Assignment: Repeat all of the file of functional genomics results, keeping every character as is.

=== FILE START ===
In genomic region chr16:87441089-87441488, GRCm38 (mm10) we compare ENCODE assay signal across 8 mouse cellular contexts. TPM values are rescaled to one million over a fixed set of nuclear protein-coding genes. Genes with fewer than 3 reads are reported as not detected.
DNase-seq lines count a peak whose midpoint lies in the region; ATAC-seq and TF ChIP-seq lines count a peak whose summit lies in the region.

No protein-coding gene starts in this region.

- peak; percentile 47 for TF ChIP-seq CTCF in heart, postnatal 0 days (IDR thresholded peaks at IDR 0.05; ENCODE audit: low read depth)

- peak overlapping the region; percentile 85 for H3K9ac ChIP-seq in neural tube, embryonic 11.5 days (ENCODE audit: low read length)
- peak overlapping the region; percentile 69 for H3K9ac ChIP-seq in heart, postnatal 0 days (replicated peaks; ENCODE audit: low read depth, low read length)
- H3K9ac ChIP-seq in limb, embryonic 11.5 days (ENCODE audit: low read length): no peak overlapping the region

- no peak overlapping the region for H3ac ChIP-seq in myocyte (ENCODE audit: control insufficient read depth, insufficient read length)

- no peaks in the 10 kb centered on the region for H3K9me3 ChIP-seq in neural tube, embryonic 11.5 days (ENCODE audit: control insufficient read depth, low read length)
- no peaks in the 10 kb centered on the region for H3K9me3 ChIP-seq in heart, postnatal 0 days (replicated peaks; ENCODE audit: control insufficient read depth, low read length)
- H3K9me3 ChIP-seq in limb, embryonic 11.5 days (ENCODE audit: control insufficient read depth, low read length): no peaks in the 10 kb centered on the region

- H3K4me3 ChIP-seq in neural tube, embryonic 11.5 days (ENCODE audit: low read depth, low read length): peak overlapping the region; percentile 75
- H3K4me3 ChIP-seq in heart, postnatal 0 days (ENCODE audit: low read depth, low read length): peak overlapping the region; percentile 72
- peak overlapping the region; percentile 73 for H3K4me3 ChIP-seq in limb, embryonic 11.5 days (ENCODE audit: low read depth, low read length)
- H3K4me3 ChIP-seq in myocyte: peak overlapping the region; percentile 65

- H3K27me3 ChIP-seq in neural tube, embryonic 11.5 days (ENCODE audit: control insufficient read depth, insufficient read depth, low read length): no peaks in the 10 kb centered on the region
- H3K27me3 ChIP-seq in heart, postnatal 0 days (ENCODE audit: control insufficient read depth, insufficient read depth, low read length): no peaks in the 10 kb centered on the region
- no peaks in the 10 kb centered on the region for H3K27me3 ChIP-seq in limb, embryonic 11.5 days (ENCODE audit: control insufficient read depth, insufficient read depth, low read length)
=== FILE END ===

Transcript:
In genomic region chr16:87441089-87441488, GRCm38 (mm10) we compare ENCODE assay signal across 8 mouse cellular contexts. TPM values are rescaled to one million over a fixed set of nuclear protein-coding genes. Genes with fewer than 3 reads are reported as not detected.
DNase-seq lines count a peak whose midpoint lies in the region; ATAC-seq and TF ChIP-seq lines count a peak whose summit lies in the region.

No protein-coding gene starts in this region.

- peak; percentile 47 for TF ChIP-seq CTCF in heart, postnatal 0 days (IDR thresholded peaks at IDR 0.05; ENCODE audit: low read depth)

- peak overlapping the region; percentile 85 for H3K9ac ChIP-seq in neural tube, embryonic 11.5 days (ENCODE audit: low read length)
- peak overlapping the region; percentile 69 for H3K9ac ChIP-seq in heart, postnatal 0 days (replicated peaks; ENCODE audit: low read depth, low read length)
- H3K9ac ChIP-seq in limb, embryonic 11.5 days (ENCODE audit: low read length): no peak overlapping the region

- no peak overlapping the region for H3ac ChIP-seq in myocyte (ENCODE audit: control insufficient read depth, insufficient read length)

- no peaks in the 10 kb centered on the region for H3K9me3 ChIP-seq in neural tube, embryonic 11.5 days (ENCODE audit: control insufficient read depth, low read length)
- no peaks in the 10 kb centered on the region for H3K9me3 ChIP-seq in heart, postnatal 0 days (replicated peaks; ENCODE audit: control insufficient read depth, low read length)
- H3K9me3 ChIP-seq in limb, embryonic 11.5 days (ENCODE audit: control insufficient read depth, low read length): no peaks in the 10 kb centered on the region

- H3K4me3 ChIP-seq in neural tube, embryonic 11.5 days (ENCODE audit: low read depth, low read length): peak overlapping the region; percentile 75
- H3K4me3 ChIP-seq in heart, postnatal 0 days (ENCODE audit: low read depth, low read length): peak overlapping the region; percentile 72
- peak overlapping the region; percentile 73 for H3K4me3 ChIP-seq in limb, embryonic 11.5 days (ENCODE audit: low read depth, low read length)
- H3K4me3 ChIP-seq in myocyte: peak overlapping the region; percentile 65

- H3K27me3 ChIP-seq in neural tube, embryonic 11.5 days (ENCODE audit: control insufficient read depth, insufficient read depth, low read length): no peaks in the 10 kb centered on the region
- H3K27me3 ChIP-seq in heart, postnatal 0 days (ENCODE audit: control insufficient read depth, insufficient read depth, low read length): no peaks in the 10 kb centered on the region
- no peaks in the 10 kb centered on the region for H3K27me3 ChIP-seq in limb, embryonic 11.5 days (ENCODE audit: control insufficient read depth, insufficient read depth, low read length)